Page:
Most leaders I speak with are now engaged in one or more types of transformation. Their business has changed, they are responding or getting ahead, but many are not seeing the expected transformation results. Why?
An often-overlooked fact is that a successful transformation requires passion.
I think we can all agree that thanks to Covid, passion has been difficult to sustain and is now at a low ebb. This is partly due to worker fatigue, and leaders face the challenge of rebuilding when many of our people are exhausted, and we may still face years of uncertainty. However, it is no small challenge and must be high on the leadership agenda.
I recently had the opportunity to speak with some expert researchers from The Ken Blanchard Companies who have studied employee engagement for more than 15 years, and they helped me reframe my understanding. Passion is more important than engagement, they told me.
Leadership and HR sites have been aflame with articles about employee engagement for the last couple of years. We have heard so much about how employee engagement would be a crucial differentiator. But many experts failed to mention how critical passion for work is. Many organisations do not understand that if your people are passionate, they trust their leaders, endorse your organisation, and go above and beyond. In times like these, this is the differentiator.
The pandemic has meant that leaders have had to shift business models and ways of working often and immediately. All this took a toll on culture and passion. Dobie Huson, a senior researcher on employee engagement, shared during a recent expert panel on this subject that 2 out of 3 organisations globally are focusing on building a more robust culture.
Research by PricewaterhouseCoopers agrees with this. A lack of passion, and the ability to build it, kills productivity and potential. Research by Gallup has also found that this inability costs US$350 billion in lost productivity per year.
The next question is what drives passion, and what can leaders do about it? Will it require passionate appeals and speeches by senior leaders or clever internal marketing campaigns? No. Research suggests strategic leadership has only an indirect effect on passion. It is the activities and perceptions of your operational leadership that make the difference here.
Operational leaders are the ones who have a massive direct impact on employee work passion and customer devotion. Think about it. We may think that it’s over the top but look at the experiences provided by Apple and Starbucks. There is no denying that passionate people treat customers better and bring them back.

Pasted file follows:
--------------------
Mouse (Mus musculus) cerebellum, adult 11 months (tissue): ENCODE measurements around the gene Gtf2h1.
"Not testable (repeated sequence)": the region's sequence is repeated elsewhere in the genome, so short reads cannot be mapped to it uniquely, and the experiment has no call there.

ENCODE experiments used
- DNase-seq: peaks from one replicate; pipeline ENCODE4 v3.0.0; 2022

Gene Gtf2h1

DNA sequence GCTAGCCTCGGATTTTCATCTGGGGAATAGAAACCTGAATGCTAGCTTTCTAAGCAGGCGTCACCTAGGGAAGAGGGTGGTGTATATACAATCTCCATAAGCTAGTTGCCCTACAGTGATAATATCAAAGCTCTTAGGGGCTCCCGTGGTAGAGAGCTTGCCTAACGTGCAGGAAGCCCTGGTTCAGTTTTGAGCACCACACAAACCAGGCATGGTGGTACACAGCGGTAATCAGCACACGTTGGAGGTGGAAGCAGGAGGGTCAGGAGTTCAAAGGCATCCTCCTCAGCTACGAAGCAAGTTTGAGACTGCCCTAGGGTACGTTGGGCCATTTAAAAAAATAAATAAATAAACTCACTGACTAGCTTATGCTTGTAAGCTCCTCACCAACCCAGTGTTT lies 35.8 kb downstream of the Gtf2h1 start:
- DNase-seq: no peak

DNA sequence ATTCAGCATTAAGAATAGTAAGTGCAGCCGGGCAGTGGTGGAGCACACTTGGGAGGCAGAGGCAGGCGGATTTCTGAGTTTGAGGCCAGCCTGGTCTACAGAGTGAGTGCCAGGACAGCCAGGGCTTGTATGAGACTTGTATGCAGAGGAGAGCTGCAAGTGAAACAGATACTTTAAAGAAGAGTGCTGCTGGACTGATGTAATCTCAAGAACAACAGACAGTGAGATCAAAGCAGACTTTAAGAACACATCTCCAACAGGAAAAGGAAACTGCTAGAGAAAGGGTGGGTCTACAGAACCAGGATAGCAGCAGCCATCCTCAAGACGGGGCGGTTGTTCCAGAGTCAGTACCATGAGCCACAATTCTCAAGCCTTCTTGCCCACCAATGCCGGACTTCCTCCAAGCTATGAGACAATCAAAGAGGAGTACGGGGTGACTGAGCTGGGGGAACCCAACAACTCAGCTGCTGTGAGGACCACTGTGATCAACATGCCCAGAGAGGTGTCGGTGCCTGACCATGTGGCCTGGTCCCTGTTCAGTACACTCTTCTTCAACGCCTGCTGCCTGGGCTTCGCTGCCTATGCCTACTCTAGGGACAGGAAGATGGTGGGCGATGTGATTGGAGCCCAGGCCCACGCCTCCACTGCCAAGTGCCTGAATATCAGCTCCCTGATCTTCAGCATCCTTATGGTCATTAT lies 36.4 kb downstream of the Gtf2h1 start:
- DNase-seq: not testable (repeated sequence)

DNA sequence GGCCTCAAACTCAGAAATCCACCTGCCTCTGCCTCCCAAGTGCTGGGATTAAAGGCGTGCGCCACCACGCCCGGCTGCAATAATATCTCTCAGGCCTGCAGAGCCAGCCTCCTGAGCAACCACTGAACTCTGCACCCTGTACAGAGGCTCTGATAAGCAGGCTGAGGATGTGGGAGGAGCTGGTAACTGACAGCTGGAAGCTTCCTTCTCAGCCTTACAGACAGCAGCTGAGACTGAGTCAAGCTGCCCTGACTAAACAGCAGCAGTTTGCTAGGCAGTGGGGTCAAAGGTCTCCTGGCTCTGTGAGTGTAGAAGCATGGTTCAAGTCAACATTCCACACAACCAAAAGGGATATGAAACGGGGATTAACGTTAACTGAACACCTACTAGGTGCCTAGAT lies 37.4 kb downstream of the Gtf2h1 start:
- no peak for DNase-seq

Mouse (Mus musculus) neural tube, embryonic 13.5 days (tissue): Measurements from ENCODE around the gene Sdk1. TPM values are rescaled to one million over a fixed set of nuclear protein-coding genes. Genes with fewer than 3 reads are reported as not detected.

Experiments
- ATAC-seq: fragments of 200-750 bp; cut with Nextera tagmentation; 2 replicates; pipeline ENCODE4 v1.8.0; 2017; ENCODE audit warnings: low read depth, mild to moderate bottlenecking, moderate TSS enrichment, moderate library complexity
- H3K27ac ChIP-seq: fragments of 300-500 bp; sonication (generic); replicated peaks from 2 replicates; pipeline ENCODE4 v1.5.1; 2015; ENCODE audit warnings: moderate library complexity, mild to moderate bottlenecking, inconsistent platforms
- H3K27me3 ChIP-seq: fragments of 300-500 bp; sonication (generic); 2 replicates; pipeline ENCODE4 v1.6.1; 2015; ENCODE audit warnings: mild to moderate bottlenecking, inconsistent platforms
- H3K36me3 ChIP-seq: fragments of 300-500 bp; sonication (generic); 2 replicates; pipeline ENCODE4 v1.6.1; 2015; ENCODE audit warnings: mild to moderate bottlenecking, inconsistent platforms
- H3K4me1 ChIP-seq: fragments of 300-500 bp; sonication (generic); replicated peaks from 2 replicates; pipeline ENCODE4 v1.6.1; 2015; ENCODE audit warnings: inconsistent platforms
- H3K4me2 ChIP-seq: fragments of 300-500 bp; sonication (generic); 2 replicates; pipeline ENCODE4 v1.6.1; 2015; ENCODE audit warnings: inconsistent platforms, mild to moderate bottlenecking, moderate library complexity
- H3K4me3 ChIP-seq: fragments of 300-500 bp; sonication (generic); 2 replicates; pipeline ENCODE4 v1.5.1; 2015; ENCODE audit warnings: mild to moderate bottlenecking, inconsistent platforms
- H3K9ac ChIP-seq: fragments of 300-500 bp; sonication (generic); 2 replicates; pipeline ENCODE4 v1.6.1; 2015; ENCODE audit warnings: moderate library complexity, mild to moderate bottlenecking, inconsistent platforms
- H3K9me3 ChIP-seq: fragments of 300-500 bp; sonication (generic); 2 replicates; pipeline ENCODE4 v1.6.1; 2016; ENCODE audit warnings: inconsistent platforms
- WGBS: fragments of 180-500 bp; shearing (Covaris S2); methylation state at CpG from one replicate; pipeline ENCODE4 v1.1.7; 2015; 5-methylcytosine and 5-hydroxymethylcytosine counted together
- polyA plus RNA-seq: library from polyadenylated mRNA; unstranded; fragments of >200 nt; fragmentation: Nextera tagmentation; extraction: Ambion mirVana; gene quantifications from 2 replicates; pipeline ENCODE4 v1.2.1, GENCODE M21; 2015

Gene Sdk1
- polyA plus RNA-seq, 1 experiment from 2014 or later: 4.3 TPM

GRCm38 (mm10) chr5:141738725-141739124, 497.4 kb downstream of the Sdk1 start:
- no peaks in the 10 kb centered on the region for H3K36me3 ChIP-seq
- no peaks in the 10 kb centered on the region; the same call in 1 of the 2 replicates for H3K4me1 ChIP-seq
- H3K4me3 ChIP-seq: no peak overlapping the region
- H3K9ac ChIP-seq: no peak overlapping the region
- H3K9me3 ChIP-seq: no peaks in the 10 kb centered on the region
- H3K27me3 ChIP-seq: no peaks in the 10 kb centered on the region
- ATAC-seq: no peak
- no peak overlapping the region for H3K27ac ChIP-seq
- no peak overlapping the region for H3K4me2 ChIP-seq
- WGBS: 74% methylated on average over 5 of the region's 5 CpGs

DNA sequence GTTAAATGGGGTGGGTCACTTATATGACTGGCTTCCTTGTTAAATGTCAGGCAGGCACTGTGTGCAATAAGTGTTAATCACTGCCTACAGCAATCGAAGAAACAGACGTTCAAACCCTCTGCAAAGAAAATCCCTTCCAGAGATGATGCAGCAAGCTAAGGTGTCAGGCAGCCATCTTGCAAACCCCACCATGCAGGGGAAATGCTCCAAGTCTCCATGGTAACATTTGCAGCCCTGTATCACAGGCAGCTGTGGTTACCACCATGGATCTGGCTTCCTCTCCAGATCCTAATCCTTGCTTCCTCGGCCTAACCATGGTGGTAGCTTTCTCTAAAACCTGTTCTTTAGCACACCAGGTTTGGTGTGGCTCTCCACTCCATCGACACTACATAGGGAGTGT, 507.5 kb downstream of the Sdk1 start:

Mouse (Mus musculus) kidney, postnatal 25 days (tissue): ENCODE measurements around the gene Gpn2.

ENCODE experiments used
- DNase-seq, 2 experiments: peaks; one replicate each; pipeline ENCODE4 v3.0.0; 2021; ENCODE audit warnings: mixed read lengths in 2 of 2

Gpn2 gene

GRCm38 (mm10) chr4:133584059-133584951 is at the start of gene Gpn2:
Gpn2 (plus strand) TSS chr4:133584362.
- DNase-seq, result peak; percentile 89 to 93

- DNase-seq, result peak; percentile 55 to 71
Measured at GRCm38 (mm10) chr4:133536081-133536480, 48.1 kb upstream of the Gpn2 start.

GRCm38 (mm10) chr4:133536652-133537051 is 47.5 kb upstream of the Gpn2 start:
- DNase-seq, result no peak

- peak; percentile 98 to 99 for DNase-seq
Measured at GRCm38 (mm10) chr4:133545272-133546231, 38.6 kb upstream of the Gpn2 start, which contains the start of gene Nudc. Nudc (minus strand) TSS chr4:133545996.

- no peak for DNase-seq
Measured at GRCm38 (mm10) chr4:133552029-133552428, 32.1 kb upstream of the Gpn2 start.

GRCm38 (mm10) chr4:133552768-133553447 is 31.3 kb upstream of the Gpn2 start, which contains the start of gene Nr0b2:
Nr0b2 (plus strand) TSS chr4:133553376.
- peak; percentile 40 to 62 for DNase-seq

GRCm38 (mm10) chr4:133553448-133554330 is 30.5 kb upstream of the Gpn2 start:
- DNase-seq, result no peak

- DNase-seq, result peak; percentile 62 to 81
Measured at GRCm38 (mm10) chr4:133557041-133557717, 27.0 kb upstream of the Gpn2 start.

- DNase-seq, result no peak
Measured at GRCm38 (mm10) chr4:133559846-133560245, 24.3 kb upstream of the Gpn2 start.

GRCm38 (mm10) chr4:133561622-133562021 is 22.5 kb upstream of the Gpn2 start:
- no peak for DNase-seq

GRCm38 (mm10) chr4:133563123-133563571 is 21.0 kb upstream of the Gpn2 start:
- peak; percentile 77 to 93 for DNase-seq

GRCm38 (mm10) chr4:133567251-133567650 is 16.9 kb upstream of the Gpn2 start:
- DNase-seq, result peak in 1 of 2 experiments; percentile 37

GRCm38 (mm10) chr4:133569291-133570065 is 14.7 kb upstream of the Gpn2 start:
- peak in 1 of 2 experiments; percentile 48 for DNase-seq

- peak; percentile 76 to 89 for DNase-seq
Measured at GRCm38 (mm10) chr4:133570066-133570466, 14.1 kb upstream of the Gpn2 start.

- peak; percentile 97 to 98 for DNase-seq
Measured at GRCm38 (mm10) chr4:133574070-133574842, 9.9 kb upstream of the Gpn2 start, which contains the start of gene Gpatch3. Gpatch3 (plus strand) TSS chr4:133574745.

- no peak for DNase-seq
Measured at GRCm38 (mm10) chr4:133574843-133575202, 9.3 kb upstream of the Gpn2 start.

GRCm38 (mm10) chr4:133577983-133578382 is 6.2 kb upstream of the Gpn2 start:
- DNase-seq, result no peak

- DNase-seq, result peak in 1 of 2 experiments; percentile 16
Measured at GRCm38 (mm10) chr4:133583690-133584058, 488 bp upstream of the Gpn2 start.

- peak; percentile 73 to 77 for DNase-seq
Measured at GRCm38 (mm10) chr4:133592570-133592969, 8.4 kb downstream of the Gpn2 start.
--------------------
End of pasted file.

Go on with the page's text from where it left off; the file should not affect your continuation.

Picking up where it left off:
Passion goes way beyond the so-called critical employee engagement. Engagement is important for creating a satisfied workforce. But when leaders need more (like now), and people have already given so much, engagement alone will not produce the behaviours your business needs.
Leaders need to build passion at multiple levels. Exactly how you can do this will depend on your organisation, industry and, to some extent, your organisational DNA. However, passion for work comes from how well employees understand what is going on in your culture, what they see happening — or not happening. If they like what they see, they will be impassioned. If they do not, they will stay as they are. Leaders can approach passion building by:
- Ensuring your people see purpose in their work and have the freedom to as much as possible decide how they can make a difference. Additionally, ensure jobs are varied, and everyone perceives work is shared fairly and equitably. A perception of playing favourites will kill passion across the workforce quickly.
- Ensuring your people see some potential to grow in their roles and careers with you (especially in times like these), are clear on expectations, and again believe all are treated equally positively is essential.
- Ensuring your people get feedback that helps them improve, and connect to their leaders and the people they work with is important. This is a challenge at a time when collaboration has become more complicated but more essential than ever.
Where to start? Start by having conversations that answer the above. You cannot change results until you build a passion for action. The results you are getting are a result of your people’s passion. Look at what is going on in your organisation to see what is blocking change, creativity, innovation and passion.
The blocks as well as the cures are already in place, but it will take multiple dialogues to set your people free. Use the considerations above to judge how passionate your people are feeling. Use the insights they share to identify what needs doing to make them even more passionate.
Arinya Talerngsri is Chief Capability Officer and Managing Director at SEAC — Southeast Asia’s Lifelong Learning Center. She can be reached by email at email@example.com or https://www.linkedin.com/in/arinya-talerngsri-53b81aa. Talk to us about how SEAC can help your business during times of uncertainty at https://forms.gle/wf8upGdmwprxC6Ey9